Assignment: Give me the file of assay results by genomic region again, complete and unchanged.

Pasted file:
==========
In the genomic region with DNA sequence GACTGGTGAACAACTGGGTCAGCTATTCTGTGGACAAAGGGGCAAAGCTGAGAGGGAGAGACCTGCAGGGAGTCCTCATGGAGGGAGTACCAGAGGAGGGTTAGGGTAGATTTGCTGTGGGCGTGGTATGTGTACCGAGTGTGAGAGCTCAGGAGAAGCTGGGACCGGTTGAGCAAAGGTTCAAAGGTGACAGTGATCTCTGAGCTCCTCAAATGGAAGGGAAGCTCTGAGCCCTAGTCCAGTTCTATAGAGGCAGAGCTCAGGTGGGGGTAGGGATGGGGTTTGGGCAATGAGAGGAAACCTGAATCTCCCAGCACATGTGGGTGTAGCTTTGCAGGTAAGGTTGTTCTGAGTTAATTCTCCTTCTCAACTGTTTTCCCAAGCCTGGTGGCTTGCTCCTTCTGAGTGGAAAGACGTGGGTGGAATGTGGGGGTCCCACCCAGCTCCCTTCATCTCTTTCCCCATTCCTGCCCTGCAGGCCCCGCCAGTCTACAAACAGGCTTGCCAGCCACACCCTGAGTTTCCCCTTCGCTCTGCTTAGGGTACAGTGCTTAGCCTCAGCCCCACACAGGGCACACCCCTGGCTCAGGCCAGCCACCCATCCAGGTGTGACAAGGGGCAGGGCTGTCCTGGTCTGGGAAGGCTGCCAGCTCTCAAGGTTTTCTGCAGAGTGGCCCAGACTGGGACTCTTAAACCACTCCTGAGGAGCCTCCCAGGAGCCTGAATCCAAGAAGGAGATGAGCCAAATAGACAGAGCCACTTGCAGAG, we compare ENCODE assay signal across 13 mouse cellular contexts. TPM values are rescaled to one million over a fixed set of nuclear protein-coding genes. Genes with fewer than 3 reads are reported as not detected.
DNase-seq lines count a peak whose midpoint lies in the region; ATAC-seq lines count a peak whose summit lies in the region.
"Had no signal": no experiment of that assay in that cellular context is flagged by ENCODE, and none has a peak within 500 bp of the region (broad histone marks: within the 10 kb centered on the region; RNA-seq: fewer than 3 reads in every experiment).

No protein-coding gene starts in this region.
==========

In the genomic region with DNA sequence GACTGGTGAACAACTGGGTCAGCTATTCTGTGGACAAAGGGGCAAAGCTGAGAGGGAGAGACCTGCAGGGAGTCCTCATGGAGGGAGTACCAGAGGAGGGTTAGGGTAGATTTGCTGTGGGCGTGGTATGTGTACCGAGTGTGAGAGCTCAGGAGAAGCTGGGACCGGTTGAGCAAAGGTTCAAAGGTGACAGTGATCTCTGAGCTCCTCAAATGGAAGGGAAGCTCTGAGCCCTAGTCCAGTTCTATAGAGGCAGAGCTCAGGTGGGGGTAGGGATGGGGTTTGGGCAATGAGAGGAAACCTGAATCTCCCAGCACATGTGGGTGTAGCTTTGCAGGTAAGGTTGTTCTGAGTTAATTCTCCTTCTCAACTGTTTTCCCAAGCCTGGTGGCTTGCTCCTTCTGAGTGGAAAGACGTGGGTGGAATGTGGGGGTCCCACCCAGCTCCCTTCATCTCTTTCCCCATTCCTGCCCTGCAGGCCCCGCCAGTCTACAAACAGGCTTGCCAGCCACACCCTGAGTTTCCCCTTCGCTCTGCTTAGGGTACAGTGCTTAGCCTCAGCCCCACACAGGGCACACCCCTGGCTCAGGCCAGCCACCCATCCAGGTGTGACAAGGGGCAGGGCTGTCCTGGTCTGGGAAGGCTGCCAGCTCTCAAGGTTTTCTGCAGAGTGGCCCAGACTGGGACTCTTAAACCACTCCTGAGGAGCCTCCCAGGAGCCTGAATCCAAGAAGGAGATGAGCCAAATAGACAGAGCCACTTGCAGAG, we compare ENCODE assay signal across 13 mouse cellular contexts. TPM values are rescaled to one million over a fixed set of nuclear protein-coding genes. Genes with fewer than 3 reads are reported as not detected.
DNase-seq lines count a peak whose midpoint lies in the region; ATAC-seq lines count a peak whose summit lies in the region.
"Had no signal": no experiment of that assay in that cellular context is flagged by ENCODE, and none has a peak within 500 bp of the region (broad histone marks: within the 10 kb centered on the region; RNA-seq: fewer than 3 reads in every experiment).

No protein-coding gene starts in this region.